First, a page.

. . . The Cailleach Béarach started one day mowing with a score of men. The men led off & she took up the rear. After an hour’s work, she caught up to the man who was last and mowed off his legs from above the ankles. She continued the work until she caught up to the man who was second last & she cut off his legs also. This procedure continued until all the men but one had their legs cut off. At this stage, they went to their dinner . . .SCHOOLS FOLKLORE COLLECTION – INFORMANT MRS J PEYTON AGED 58
The most frequently occurring references to the Cailleach are her feats in sculpting the landscape. Many features in the west of Ireland are attributed to her work.
SCHOOLS FOLKLORE COLLECTION – INFORMANT MR James Benson, Kesh, Co Sligo
. . . There is a hill in this locality called Keash Hill. Caves at the back of this hill are still pointed out as places where giants lived. Nearby there is a hollow with a flag flooring which is called the “Giants’ Table” and likely it is here they cooked and eat their food. Running parallel to this hill and at the back of it is a place called “Dun Ui Bhéara” where the Cailleach Bhéara is supposed to have lived. Old people tell stories of a fight between the Cailleach Béara and one of the giants. He stood on the summit of the hill and fired stones down at her. She lifted stones and earth and fired them up at him. The stones that reached the top of the hill form a “cairn” which is still to be seen. The place from which they were taken formed a small lake which remains to the present day. Some time ago if children were bold their mothers threatened to tell Cailleach Bhéara and immediately they got quiet. She was able to walk across Lough Arrow and the waters at their deepest part just reached her arm pit . . .
. . . When the Summer came the Cailleach Bhéara drove the bull out to the grassy parts of Béara. One day when the bull was being driven out, he heard a cow lowing in Kerry, so he started off towards her. The Cailleach went ahead of him, but he jumped into the tide and started to swim for Kerry. The Cailleach struck him with her wand and as she was doing it, the bull called the cow, and her calf with him, and they form the Bull, Cow, and Calf rocks now . . .SCHOOLS FOLKLORE COLLECTION – INFORMANT Danial Houlihan, Croumphane, Eyeries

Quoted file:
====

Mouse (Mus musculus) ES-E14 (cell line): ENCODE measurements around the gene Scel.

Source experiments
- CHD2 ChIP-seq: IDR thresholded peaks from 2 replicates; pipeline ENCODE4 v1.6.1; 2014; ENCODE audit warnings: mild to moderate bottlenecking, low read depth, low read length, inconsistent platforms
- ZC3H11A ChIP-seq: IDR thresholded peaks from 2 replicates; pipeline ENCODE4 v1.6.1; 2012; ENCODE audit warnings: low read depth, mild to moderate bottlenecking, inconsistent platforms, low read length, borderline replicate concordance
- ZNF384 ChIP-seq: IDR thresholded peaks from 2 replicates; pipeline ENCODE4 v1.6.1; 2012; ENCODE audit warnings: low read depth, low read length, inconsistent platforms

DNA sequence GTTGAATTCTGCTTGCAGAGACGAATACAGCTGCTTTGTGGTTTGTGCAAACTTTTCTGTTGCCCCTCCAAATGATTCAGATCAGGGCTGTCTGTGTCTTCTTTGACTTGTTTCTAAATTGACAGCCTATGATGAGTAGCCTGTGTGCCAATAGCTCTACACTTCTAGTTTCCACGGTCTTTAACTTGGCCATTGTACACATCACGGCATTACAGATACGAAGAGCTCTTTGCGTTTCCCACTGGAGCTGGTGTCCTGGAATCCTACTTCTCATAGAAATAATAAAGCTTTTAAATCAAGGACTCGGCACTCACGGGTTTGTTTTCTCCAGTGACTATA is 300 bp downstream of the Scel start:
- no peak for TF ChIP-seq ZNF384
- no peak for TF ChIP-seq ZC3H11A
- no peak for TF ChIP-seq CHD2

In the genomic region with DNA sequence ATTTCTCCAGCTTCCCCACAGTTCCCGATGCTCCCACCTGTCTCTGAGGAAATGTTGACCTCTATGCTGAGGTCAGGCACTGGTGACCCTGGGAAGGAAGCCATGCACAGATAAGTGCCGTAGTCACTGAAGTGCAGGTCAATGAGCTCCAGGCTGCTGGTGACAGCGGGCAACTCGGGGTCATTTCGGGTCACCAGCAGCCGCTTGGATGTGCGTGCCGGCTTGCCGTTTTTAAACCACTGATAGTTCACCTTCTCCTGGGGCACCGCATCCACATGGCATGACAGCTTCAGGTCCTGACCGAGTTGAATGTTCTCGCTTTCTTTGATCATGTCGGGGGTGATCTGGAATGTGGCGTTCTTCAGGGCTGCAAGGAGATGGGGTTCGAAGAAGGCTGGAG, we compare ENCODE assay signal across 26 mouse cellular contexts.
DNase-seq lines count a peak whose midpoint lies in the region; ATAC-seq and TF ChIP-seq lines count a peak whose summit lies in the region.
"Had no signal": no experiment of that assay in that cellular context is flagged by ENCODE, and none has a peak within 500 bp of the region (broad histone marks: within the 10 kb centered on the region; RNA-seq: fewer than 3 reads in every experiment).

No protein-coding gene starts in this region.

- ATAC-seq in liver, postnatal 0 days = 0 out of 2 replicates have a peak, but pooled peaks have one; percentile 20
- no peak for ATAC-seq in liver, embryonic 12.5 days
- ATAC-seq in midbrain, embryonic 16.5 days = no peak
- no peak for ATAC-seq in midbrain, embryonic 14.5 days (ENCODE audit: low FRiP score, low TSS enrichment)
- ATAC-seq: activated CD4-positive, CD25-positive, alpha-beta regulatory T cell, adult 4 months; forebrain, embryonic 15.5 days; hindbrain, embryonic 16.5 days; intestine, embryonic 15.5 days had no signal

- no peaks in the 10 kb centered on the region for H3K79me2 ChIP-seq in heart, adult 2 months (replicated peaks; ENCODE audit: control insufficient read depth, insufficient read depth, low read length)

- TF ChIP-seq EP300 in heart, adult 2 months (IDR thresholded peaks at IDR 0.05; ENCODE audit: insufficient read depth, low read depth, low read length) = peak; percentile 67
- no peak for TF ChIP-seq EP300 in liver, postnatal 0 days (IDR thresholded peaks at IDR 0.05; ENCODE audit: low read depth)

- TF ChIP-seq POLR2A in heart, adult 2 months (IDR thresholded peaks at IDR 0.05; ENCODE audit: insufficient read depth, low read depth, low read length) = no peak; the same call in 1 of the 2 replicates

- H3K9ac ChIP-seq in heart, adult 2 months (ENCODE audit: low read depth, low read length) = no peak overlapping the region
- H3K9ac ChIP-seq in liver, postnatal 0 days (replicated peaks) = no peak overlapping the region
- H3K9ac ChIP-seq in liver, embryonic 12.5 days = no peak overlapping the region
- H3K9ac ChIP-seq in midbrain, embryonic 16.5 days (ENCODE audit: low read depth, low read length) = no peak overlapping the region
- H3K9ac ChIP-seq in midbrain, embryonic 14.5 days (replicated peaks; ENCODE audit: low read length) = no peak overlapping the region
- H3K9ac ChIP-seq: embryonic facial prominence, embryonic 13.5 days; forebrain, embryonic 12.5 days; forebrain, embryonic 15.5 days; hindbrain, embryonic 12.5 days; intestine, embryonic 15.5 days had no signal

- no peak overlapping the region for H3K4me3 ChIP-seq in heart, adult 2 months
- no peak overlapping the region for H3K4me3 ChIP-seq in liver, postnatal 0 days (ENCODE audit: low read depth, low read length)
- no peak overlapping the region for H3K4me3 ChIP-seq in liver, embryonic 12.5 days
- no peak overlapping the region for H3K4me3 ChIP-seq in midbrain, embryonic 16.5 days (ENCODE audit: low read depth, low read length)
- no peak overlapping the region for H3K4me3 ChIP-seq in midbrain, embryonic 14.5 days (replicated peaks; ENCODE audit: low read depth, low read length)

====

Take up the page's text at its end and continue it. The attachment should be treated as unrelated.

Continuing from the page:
Finally, we must not overlook a poem written by Pádraig Pearse, one of the leaders of the Easter Rising in 1916. Pearse was executed on May 3 in that year – aged 36 – for his part in this ‘rebellion’. In this photograph, Pearse can be seen reading the oration at the funeral of the Fenian Jeremiah O’Donovan Rossa on 1 August 1915. I am completing this post with the words of Mise Éire, written by Pearse in 1912.
Sine mé ná an Chailleach Bhéarra
Mór mo ghlóir:
Mé a rug Cú Chulainn cróga.
Mór mo náir:
Mo chlann féin a dhíol a máthair.
Mór mo phian:
Bithnaimhde do mo shíorchiapadh.
Mór mo bhrón:
D’éag an dream inar chuireas dóchas.
Uaigní mé ná an Chailleach Bhéarra.
|I am Ireland:|
I am older than the Hag of Beara.
Great my glory:
I who bore brave Cú Chulainn.
Great my shame:
My own children that sold their mother.
Great my pain:
My irreconcilable enemies who harass me continually.
Great my sorrow:
That crowd, in whom I placed my trust, decayed.
I am Ireland:
I am lonelier than the Hag of Beara.